“If I’m going to try out for the band, I need to look as good as I can,” Alabama lead singer Randy Owen joked as he dressed for a special visit Friday (Jan 18) at St. Jude Children’s Research Hospital in Memphis.
Donning a surgical gown and gloves, Owen prepared for an upcoming audition with Daniel Schrieber, 5, a transplant patient holding auditions in his fourth-floor hospital room. “I try very hard to get into their mood and their family’s mood,” Owen explained, “just be like an added part of the room.”
Owen was at St. Jude as part of the second-largest gathering of country music industry professionals ever to visit the hospital. They were on hand to kick off a series of radiothons to benefit St. Jude. The hospital is the single largest center in the United States for the treatment of catastrophic pediatric diseases. Owen is credited with helping to start the “Country Cares for St. Jude Kids” program which has raised more than $157 million in pledges since 1989.
“There’s been so many cases and wonderful situations over the years that I thank God that I find the courage to keep my emotions [in check] most of the time,” Owen recalled. “The first couple of years, I just couldn’t. It was too emotional.”
The country music veteran’s emotional fiber was tested anew during his brief stay with young Schrieber, who suffers from acute myeloid leukemia and already has had two close calls with death. Schrieber “hired” Owen at $1 per day to sing for his pretend band, Terminator.
The same playful spirit was carried throughout the day by other visiting artists including Keith Urban , Brad Paisley , Lonestar , SheDaisy , Steve Holy , and Trick Pony . They posed for pictures and signed autographs before turning the spotlight on the children by requesting their autographs.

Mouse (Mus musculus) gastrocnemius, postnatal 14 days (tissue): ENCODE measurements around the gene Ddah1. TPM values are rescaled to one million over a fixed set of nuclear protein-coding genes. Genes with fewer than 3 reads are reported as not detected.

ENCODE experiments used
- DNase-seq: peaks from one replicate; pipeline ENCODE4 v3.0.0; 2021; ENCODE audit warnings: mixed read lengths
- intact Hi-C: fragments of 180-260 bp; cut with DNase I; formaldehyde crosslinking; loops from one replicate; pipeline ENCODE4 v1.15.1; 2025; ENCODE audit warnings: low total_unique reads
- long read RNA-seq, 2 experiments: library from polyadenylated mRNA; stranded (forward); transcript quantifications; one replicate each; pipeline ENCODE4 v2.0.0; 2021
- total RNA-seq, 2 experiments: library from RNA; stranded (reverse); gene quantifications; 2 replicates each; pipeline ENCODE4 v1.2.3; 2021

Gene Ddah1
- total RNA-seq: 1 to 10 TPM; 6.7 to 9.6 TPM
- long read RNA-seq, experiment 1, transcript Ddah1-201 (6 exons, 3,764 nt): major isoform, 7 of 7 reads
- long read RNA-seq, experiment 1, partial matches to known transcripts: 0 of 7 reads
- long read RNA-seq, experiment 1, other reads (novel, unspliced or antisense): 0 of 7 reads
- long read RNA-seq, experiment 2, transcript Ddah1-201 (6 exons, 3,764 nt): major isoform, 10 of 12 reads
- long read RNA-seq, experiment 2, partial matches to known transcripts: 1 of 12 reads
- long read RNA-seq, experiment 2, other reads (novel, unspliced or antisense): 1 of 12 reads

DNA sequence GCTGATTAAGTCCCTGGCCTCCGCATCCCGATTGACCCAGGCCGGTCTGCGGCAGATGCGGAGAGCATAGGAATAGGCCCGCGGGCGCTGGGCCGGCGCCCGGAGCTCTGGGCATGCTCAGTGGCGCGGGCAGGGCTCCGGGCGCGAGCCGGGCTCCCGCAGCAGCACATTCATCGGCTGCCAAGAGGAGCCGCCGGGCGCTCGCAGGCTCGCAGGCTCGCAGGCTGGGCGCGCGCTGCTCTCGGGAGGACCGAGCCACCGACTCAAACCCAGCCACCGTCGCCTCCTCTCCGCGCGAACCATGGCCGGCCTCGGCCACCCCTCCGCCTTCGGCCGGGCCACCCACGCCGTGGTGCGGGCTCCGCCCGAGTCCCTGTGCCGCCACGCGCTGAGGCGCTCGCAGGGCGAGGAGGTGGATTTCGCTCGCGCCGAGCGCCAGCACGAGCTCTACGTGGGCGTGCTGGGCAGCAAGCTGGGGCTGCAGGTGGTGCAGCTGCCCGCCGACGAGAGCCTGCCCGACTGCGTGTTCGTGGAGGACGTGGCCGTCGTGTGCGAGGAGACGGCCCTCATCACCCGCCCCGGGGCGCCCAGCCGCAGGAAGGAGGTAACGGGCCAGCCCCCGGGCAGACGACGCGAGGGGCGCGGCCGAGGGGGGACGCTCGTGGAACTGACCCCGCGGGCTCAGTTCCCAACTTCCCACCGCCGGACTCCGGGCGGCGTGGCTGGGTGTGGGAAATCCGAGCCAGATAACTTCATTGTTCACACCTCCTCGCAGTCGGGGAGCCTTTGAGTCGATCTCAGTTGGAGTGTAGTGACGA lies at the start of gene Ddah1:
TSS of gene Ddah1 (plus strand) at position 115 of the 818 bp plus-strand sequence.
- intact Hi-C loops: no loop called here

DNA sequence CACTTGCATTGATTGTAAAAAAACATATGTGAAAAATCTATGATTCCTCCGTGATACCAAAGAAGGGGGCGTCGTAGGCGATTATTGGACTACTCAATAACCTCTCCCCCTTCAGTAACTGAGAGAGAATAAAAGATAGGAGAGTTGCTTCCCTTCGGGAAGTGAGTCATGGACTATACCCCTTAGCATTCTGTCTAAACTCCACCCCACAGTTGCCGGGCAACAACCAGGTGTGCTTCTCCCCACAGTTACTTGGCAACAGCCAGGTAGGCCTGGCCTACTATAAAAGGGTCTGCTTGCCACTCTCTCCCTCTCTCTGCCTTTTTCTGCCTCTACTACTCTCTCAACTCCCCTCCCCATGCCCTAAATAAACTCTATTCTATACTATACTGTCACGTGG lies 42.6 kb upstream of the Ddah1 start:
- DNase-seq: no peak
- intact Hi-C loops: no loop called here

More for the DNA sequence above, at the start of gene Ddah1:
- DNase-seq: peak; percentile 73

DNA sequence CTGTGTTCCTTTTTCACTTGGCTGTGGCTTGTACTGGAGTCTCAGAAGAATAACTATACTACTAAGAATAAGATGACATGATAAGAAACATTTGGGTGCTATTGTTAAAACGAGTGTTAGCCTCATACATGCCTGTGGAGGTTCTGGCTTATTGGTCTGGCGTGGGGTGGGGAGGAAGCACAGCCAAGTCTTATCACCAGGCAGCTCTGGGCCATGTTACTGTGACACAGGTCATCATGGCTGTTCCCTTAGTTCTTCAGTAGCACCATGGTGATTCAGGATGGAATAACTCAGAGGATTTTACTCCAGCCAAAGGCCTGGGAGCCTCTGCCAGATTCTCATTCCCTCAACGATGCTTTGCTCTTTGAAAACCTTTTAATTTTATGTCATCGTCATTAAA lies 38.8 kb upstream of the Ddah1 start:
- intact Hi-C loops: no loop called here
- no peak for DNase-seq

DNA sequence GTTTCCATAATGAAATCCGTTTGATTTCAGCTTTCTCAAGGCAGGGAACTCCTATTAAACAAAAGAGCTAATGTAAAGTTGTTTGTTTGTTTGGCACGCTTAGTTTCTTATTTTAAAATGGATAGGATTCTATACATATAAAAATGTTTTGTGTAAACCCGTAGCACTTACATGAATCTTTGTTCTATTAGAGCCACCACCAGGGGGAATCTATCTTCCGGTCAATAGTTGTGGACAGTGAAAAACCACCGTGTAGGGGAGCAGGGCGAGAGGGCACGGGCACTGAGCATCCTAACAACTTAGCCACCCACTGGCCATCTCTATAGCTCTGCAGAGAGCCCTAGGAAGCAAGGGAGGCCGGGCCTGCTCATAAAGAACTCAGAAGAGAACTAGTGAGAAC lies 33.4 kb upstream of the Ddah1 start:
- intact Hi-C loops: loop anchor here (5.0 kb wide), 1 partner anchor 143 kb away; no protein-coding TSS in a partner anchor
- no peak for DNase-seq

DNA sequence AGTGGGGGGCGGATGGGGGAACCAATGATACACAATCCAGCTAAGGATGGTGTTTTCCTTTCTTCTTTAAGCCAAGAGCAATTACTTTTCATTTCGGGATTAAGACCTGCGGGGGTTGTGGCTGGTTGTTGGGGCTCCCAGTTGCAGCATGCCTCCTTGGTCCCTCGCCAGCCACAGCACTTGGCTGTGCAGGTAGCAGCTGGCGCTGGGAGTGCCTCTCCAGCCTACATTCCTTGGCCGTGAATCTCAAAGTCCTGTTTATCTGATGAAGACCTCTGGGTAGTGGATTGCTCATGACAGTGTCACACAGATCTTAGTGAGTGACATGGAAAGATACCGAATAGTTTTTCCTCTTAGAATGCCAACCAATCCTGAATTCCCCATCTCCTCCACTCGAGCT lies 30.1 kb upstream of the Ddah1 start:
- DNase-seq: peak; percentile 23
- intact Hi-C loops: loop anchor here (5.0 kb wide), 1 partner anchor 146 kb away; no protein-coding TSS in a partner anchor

“It’s so cool to be able to ask them, ‘I tell you what, I’ll sign my record for you if you’ll sign this book for me,’ and they love it,” Urban said.
“They get a break from the normal, probably dull, routine. They get to have a fuss made over them, which is what everybody should have,” Lonestar guitarist Michael Britt added.
In addition to touring the hospital, country artists recorded personal messages to be played during the two-day radiothons on more than 190 radio stations across the country. Celebrities encourage their fans to give to the cause.
The artists themselves admit they come away from the experience with a new outlook. “I wonder, is my single going to do this … or where’s my next show? Are we ever going to get booked again?” Holy questioned. “Those are my only problems. Hey, this puts life into perspective.”
“You tend to not get stressed out about trivial little things as much when you leave here, when you realize what they’re dealing with every day,” Urban said.
“I feel a lot of closeness with my fellow men when I leave here,” Owen added. “I just thank God that He blessed my life to be part of St. Jude.”